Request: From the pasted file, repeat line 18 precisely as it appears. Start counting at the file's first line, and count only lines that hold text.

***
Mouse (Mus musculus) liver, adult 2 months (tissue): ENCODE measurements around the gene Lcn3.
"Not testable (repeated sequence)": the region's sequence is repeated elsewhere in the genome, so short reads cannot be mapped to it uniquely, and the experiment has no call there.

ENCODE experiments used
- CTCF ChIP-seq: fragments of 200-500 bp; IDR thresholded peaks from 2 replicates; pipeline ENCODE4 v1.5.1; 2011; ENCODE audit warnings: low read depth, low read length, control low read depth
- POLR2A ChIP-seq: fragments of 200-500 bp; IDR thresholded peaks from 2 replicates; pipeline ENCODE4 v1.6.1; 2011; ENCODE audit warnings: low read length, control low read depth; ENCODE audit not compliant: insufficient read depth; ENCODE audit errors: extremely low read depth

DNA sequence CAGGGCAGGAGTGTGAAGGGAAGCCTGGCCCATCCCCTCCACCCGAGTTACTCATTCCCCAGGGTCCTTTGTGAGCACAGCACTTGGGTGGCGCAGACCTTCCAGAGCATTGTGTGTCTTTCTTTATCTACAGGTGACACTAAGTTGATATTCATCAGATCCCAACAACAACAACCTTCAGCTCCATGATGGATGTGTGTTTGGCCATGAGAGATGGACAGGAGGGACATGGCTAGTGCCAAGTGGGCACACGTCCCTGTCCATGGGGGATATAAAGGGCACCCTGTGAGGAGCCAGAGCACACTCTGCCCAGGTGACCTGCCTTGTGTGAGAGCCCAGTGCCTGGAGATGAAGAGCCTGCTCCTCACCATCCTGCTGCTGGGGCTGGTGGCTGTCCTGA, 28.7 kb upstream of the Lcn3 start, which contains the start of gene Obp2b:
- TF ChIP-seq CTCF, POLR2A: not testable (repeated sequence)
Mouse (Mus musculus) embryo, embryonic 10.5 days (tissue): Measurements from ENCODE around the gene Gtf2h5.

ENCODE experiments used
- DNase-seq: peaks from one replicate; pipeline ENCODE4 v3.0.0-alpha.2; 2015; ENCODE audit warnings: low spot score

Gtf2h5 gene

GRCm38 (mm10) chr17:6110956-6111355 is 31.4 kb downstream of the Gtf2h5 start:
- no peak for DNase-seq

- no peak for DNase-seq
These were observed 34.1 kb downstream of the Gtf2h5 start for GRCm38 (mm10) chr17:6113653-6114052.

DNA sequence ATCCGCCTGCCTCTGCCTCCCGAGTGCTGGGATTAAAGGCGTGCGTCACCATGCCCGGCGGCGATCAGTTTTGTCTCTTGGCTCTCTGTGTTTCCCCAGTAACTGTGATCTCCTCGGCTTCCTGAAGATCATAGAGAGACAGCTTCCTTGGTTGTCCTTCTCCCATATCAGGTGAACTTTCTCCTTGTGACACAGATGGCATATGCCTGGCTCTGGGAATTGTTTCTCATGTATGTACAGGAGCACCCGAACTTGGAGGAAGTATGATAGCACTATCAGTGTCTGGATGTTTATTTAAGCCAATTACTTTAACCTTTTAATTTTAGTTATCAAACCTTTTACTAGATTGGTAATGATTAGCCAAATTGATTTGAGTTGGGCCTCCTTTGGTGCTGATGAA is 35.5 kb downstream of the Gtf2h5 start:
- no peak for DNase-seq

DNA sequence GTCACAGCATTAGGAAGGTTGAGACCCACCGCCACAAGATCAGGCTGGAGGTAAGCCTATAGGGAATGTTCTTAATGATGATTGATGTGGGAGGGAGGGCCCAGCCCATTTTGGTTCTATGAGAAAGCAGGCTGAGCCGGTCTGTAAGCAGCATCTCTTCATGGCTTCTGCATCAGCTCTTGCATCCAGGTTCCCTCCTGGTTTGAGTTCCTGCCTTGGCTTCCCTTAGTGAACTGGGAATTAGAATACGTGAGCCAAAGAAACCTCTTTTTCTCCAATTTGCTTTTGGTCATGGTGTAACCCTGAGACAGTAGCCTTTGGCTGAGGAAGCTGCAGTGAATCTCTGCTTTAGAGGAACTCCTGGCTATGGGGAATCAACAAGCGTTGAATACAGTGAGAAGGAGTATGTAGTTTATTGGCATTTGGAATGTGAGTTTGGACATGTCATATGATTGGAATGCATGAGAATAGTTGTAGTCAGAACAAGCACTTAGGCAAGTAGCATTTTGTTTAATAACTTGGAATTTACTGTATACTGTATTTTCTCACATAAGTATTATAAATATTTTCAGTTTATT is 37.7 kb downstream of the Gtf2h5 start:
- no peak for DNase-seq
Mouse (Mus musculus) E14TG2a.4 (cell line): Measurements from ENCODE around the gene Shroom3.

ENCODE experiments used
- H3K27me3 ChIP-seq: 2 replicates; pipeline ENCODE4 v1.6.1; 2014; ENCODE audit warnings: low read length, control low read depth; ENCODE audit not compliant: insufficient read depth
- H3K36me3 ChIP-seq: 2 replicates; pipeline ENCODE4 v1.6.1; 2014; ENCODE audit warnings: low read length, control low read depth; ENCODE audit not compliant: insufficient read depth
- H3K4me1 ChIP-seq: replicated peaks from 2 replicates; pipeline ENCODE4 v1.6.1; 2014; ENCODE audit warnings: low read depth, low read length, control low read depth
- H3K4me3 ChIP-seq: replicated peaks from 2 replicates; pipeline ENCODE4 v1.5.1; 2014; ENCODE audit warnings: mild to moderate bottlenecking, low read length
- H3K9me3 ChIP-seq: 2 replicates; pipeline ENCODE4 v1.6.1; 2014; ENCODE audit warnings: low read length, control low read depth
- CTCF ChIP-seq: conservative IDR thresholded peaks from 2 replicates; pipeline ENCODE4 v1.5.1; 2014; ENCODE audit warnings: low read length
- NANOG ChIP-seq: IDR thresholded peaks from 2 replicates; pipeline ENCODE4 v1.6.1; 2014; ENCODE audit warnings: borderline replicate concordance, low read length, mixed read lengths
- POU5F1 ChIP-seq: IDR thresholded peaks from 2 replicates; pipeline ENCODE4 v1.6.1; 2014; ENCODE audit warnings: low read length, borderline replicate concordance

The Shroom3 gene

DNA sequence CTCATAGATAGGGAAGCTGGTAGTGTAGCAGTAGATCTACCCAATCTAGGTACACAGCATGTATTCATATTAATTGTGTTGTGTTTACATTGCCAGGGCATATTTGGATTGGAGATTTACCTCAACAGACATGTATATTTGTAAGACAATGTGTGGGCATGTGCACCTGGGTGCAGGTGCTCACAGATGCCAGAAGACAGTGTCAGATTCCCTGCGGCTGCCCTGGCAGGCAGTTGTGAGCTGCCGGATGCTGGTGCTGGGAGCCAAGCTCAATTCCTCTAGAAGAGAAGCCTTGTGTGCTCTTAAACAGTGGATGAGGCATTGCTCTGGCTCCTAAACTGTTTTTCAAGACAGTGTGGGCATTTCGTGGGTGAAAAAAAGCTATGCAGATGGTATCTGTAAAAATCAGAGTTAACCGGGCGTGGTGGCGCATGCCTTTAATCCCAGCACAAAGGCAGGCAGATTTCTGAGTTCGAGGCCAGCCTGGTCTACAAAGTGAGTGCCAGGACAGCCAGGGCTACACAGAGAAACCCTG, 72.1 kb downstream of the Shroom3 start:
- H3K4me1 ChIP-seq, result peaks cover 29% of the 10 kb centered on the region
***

DNA sequence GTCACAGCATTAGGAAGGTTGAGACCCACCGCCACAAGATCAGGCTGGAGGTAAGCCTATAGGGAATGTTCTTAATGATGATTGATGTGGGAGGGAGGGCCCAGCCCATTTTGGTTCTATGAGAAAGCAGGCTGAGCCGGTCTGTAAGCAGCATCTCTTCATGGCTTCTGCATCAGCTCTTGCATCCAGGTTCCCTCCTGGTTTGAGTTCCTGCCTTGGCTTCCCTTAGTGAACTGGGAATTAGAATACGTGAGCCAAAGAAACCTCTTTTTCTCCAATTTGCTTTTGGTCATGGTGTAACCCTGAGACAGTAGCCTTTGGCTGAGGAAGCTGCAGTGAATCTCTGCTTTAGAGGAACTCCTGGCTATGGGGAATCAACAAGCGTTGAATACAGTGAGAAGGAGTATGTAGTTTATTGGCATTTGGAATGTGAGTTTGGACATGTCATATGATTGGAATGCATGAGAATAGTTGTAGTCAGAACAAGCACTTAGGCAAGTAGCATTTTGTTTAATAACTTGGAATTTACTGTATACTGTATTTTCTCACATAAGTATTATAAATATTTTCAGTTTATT is 37.7 kb downstream of the Gtf2h5 start: